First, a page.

If you know the story behind the Trabi, you get the irony.
The next stop on our cross-town tour was the longest remaining section of the Berlin Wall. It’s about three quarters of a mile long. On the opposite side of the wall seen in this photo is the East Side Gallery. A sample of the actual art is on the photo above this one. It’s amazing to think about this wall-turned-public-art-exhibit causing so many issues just 20-some years ago.
After stopping at one of the recommended kebab restaurants for dinner, we were off to Potsdamer Platz, the home of the Sony Center.
But on our way to Potsdamer, we passed through the Klosterstrasse Station. We hopped off the train to take a picture of the station. It’s always cool when you see your last name, or at least part of it, as the name of a U-Bahn (metro/subway) station.
We made it to Potsdamer Platz and the Sony Center as the sun was coming out from behind the clouds. It has fantastic architecture and design. This photo doesn’t do it justice. It’s a huge entertainment, bar, and restaurant area. The light pockets that shine in throughout the day must be a photographer’s heaven.
We left Potsdamer Platz and set off for the zoo. We ended up finding it, but unfortunately it had closed for the evening. We did manage to find a random park party/concert with some nice German-ish reggae.
Enjoying the freedom to do what we pleased, we continued walking. We ended up on Kurfürstendamm. It’s the boulevard that’s home to stores like Louis Vuitton, Gucci, Rolex, Prada, Armani, etc. Wikipedia tells me it can be considered the Champs-Élysées of Berlin. $Big money$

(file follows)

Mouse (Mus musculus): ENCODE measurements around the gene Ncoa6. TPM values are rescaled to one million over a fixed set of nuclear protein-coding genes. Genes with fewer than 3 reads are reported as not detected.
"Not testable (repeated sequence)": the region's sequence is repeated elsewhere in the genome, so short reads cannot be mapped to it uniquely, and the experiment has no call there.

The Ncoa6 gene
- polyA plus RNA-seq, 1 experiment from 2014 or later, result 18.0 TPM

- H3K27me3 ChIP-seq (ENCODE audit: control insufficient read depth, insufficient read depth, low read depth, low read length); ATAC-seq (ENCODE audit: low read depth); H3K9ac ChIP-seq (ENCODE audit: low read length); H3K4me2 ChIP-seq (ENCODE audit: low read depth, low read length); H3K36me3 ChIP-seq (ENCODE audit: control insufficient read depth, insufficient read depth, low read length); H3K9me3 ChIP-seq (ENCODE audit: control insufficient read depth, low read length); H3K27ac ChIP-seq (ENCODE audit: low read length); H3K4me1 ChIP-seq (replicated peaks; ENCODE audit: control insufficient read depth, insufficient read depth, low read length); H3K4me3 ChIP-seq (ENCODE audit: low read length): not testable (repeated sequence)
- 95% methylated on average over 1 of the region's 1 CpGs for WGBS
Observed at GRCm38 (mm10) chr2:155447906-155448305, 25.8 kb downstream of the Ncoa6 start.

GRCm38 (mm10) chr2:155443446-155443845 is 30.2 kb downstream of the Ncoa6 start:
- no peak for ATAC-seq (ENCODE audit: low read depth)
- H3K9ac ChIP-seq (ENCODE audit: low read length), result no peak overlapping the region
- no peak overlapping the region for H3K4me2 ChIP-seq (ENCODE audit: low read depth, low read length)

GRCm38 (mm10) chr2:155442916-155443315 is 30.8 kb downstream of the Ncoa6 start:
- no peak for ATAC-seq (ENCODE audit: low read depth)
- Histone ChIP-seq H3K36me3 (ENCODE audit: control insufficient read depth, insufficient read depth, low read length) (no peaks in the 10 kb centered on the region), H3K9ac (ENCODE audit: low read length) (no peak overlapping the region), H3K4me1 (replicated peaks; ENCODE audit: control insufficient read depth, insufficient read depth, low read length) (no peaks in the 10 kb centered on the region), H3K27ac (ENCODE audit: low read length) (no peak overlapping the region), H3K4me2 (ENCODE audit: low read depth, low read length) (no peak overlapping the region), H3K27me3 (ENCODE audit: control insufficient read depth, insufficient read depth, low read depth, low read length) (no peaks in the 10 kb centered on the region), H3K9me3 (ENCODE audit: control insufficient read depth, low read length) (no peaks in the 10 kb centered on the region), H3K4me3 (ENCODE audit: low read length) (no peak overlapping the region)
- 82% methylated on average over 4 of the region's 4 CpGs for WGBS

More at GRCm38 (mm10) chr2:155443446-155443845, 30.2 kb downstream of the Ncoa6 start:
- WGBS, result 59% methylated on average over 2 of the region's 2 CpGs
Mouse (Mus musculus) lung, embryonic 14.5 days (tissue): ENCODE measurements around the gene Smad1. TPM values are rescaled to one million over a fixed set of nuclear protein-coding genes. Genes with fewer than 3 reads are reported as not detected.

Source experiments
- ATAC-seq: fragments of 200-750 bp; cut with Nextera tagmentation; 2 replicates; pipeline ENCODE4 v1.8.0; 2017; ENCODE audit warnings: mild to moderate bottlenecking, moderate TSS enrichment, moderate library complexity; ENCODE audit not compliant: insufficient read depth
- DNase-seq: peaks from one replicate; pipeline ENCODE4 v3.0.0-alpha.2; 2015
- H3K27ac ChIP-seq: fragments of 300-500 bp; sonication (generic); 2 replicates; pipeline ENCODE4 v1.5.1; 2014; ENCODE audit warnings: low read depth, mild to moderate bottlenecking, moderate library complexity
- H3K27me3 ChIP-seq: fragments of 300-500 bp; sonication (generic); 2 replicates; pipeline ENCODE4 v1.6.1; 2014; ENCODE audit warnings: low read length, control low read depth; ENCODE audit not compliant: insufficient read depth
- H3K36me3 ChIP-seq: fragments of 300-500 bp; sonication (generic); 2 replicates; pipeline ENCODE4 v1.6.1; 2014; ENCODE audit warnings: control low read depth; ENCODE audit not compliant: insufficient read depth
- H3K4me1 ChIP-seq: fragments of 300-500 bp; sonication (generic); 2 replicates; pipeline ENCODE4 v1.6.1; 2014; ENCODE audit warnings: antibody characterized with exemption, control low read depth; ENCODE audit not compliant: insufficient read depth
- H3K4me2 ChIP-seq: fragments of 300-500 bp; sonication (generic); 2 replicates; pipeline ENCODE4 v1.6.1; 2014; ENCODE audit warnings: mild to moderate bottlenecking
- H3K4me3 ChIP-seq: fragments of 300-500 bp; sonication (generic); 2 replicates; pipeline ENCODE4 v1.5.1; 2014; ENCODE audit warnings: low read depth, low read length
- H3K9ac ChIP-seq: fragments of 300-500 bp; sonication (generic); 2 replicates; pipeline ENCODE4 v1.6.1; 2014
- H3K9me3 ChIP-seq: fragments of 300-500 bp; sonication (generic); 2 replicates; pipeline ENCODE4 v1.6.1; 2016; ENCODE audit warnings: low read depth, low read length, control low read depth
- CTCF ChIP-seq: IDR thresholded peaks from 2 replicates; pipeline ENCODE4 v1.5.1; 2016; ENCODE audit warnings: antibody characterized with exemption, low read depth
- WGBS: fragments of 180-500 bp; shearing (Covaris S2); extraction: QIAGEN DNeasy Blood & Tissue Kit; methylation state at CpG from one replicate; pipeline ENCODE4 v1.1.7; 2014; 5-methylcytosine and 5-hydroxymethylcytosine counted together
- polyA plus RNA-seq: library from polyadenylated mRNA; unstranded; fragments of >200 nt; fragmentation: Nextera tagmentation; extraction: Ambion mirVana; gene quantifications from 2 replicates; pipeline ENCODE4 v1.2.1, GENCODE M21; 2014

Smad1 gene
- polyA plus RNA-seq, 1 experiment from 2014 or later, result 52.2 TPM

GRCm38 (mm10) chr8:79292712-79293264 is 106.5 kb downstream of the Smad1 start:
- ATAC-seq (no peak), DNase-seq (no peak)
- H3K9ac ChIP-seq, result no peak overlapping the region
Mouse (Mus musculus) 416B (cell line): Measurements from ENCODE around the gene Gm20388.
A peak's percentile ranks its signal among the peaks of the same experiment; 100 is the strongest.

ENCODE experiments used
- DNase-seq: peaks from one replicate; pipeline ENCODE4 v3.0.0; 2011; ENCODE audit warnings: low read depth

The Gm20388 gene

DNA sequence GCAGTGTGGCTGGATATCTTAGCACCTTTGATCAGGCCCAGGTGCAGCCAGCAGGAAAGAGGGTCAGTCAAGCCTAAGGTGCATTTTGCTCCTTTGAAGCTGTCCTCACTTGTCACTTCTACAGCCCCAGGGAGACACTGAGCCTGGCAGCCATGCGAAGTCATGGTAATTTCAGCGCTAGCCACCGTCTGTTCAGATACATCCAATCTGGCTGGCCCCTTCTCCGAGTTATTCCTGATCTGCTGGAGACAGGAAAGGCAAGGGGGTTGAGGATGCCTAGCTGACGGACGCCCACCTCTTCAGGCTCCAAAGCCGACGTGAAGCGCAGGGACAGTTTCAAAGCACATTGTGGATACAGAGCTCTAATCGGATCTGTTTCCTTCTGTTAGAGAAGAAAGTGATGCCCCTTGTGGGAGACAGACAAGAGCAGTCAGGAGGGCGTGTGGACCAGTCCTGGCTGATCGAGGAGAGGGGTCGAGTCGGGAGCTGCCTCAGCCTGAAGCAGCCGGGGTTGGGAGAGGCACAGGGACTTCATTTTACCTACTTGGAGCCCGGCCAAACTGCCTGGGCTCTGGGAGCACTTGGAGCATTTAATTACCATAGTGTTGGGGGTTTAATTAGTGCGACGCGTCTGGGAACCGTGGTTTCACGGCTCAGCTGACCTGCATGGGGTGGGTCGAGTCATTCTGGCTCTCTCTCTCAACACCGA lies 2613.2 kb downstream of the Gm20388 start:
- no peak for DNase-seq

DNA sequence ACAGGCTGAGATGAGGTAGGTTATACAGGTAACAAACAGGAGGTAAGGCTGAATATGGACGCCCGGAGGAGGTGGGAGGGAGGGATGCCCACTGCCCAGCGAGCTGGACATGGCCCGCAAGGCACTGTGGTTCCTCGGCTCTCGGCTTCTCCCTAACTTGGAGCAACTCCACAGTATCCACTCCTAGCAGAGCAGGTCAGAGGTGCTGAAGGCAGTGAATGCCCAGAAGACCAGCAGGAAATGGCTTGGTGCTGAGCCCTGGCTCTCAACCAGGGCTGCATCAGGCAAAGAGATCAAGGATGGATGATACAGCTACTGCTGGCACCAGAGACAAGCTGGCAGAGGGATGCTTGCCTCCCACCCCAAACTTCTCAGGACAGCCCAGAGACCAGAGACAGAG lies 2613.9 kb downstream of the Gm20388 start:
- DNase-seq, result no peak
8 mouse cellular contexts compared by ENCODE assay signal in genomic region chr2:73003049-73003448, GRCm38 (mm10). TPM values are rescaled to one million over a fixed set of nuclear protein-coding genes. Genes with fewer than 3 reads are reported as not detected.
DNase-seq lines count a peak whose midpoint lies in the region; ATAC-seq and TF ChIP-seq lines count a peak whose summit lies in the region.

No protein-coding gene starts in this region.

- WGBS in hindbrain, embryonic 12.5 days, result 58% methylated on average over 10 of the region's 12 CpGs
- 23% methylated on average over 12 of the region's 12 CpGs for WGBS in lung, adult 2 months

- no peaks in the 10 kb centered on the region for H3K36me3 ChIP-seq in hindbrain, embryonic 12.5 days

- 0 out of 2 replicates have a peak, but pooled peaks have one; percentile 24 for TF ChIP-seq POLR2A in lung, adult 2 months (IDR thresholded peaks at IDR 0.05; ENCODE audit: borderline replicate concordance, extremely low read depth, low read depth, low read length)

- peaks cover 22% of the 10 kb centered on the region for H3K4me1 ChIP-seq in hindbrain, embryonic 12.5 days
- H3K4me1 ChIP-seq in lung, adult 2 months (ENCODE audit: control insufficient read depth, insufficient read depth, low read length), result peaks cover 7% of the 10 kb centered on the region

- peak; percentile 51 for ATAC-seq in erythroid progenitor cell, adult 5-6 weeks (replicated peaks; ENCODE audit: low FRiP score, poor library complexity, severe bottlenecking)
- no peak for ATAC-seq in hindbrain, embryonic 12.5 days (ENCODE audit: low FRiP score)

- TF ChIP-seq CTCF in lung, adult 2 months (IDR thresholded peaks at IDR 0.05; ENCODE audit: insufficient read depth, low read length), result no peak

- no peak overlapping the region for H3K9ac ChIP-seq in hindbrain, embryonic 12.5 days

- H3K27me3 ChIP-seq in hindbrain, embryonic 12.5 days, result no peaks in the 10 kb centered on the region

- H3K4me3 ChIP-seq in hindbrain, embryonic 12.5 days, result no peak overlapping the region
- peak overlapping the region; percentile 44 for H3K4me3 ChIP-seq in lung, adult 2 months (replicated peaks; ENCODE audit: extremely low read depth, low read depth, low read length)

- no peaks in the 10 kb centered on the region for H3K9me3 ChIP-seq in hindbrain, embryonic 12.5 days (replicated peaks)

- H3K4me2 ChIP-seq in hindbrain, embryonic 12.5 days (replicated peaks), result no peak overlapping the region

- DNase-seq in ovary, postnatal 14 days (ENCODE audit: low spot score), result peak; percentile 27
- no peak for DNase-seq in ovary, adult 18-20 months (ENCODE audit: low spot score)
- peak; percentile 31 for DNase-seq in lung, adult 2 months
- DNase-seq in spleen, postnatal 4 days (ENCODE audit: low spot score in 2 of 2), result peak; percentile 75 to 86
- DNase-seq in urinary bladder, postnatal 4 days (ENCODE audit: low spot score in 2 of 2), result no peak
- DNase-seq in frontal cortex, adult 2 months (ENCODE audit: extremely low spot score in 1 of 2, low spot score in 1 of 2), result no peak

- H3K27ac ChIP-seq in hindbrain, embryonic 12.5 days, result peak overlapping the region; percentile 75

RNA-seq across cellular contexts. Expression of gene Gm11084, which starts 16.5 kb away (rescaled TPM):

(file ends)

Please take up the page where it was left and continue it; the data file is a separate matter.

It’s also the home of the $1,600 baby stroller that my Dad thought my sister Shannon would love.
After walking block after block and still finding more swanky stores, it was now almost completely dark and time for us to head back into the city.
Berlin was one of my favorite cities. I’m not sure why it is, but I’ve made a list of my top ten reasons that I can put my finger on. I really want to go back and explore some more… and maybe even live for an extended period of time.
Nine reasons why I really liked Berlin:
- History- WWII, Cold War
- Architecture- new & old
- Liter beers
- Giant soft pretzels
- German seems like a language I could get used to. I took maybe four German classes in 6th grade. I still remember how to count from 1-10.
- Seems really clean (Subways, streets)
- The doors to the S and U Bahns will open before the train comes to a complete stop. Sure it’s relatively less safe, but it’s a more efficient and faster way to unload passengers.
- As far as I know, all of my family is from Germany (Oldenburg to be precise). Enough said
With two fun, full days plus an evening spent in Berlin, we were off to our next destination and the place we knew the least about: Prague in the Czech Republic!
Leave your 2¢ below, or hit me up on Twitter.
Pingback: EuroTour: Prague, Czech Republic, and Munich, Germany « Ethan Klosterman || Dayton, Ohio Photographer